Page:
Khaidi No 150
Due to a quirk of fate Kathhi Seenu (Chiranjeevi), a convict on the run, ends up swapping places with a good samaritan Shankar (Chiranjeevi), who is fighting for the rights of poor farmers. All Seenu wants to do is to run away to Bangkok, by conning the poor farmers, but he ends up becoming their liberator.
Khaidi No 150 Movie Review:
There was a time, from the late eighties to mid nineties to be specific, Chiranjeevi could entertain playing plain stupid. Like get all giggly and coy with the side kick while discussing how to chat-up the girl he digs. Or kiss his fingers in delight after touching patting her cheeks and blow air kisses. And when he’d hold his belt and doing those trademark tummy wriggles, the theatres would echo to deafening roars of whistles. Can’t fault Chiru for not trying though. He did all that in trying to be the Megastar of the past. And more. But watching him hold his yellow lungi — which is wrapped around a gaudy designer distressed denim — and go Ammudu let’s do Kummudu to a waif like Kajal Aggarwal, something seems off. Way off. There were whistles, yes, but they seem to be coming from motely bunch of pot-bellied-40-somethings, who seem to reminscing about the days of yore, that are long past.
It has to be said, Chiru doesn’t look a day older than he did in his last film, Shankar Dada back in 2007. Yet something seems amiss. Even with the dancing When shimmying and shaking in contour hugging pencil fit trousers, he still looks graceful, albeit in a way a 60 year old man would. Nothing like the Megastar of yore. Guess in the decade that he’s been away, we’ve gotten too used to the gravity defying dance moves of the likes of Allu Arjun, Ram Charan and NTR Jr that have become the benchmark. With the physical spectacle element gone of his dancing, the spring in steps is missing, the famed grace and poise notwithstanding.
Unfortunately, for the entire first half Chiru keeps doing just that for most the of first half. Perhaps he’s been away too long. May be he just needs to do it long enough before we all get used to it again. May be not. It will all depend on how big a fan you are of the Megastar and how glad you are to see him onscreen again.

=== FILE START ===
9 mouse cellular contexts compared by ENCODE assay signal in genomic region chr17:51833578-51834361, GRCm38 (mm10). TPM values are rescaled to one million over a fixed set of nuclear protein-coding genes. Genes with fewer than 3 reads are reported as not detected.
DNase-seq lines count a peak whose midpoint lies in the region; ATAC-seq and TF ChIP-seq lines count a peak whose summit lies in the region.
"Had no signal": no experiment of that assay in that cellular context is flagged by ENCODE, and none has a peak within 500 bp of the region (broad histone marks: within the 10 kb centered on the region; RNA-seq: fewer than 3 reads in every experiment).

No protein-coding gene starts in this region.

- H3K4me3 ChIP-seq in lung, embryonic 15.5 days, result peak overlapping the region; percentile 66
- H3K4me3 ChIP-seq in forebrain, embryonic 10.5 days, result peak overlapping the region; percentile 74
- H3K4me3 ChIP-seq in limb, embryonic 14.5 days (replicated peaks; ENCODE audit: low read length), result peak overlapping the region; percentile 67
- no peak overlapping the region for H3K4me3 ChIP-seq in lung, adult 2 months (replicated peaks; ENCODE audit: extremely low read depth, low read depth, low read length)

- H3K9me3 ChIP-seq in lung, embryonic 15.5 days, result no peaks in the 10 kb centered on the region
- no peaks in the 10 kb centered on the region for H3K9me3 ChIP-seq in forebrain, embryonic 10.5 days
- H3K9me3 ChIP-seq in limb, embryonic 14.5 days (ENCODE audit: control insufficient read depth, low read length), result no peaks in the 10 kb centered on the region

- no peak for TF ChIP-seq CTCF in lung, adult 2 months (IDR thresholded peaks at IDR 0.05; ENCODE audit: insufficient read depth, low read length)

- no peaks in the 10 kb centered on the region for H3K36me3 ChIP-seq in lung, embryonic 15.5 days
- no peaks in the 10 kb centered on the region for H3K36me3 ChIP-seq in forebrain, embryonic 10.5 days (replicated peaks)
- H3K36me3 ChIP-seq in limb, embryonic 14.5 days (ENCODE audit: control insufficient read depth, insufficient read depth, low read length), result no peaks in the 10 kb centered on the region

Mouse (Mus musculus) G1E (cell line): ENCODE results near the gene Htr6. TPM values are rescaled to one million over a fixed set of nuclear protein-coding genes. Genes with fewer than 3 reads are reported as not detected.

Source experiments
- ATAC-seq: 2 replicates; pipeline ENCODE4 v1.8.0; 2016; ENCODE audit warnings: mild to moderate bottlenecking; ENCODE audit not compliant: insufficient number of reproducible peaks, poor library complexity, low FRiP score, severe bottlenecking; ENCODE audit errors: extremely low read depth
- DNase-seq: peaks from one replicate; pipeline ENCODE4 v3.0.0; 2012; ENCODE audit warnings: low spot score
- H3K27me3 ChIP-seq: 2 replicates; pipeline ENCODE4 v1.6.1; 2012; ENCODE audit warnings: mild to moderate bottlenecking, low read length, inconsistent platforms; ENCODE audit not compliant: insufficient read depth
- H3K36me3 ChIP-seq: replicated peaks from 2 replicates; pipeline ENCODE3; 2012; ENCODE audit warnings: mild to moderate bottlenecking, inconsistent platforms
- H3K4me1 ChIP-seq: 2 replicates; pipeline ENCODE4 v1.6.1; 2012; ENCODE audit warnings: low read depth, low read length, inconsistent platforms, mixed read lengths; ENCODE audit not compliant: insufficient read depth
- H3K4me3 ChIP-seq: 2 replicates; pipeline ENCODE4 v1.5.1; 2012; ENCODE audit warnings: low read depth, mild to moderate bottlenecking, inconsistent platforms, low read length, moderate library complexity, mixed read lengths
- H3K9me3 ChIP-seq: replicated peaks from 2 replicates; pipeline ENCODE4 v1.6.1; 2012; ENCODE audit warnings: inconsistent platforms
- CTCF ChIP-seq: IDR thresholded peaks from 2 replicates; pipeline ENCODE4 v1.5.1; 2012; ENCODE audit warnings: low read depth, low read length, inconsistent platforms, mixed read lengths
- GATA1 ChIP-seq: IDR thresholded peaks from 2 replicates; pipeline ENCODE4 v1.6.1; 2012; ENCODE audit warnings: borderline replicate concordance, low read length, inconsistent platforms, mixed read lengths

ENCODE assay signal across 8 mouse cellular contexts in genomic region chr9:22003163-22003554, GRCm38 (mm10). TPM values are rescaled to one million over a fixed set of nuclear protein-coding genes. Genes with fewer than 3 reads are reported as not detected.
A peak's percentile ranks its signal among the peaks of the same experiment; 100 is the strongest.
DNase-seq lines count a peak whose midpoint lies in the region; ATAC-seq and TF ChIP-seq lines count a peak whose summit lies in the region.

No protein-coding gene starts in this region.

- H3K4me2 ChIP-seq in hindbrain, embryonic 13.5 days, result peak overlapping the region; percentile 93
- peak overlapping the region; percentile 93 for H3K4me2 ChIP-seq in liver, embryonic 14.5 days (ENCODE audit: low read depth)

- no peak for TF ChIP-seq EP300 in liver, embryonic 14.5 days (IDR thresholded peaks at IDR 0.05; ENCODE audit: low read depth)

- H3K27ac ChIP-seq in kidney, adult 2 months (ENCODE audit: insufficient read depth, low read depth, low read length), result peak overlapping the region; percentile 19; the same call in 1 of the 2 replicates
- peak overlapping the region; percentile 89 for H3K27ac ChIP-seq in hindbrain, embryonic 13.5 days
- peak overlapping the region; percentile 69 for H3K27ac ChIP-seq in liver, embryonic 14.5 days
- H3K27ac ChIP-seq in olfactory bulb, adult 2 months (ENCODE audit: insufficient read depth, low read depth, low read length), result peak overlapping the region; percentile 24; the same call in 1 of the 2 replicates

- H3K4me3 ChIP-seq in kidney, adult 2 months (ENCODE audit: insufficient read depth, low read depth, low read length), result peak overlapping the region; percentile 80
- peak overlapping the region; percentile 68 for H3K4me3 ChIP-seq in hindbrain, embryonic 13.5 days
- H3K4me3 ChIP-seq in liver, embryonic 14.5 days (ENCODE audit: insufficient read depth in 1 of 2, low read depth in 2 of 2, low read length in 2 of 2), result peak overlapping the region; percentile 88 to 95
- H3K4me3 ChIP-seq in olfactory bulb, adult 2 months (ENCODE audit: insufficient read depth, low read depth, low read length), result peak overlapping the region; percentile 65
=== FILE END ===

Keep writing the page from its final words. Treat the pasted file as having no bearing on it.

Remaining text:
Thankfully, in the second half, that we get to see flashes of the old Chiru. Not so surprisingly, it happens in those episodes where the man is beating the bad guys to pulp by the dozen. The evident decline in agility in physical movements notwithstanding, Chiranjeevi looks more convincing in the action episodes. When delivering lines that dwell on the ill-treatment meted out to the farmers, rattling out how the corporates are exploiting mother earth, he brings a gravitas that makes the dialogues seem better than they are.
The story has it’s heart in the right place. Chiranjeevi does the needful to play an a son of the soil, who is heading a motely bunch of old men who don’t want to part with their land. Tarun, Anjala Zaveri’s husband plays the vicious corporate honcho who wants to set up a factory on their farm lands, albeit a little too underwhelmingly. The action and drama bits are alright, as are some bits of the comedy tracks that involve a barrage of funny men — Ali, Brahmanandam and Posani. But does it all come together as a film? We aren’t sure. But yes, Chiranjeevi is back for sure, although we can’t quite say he’s back with a bang.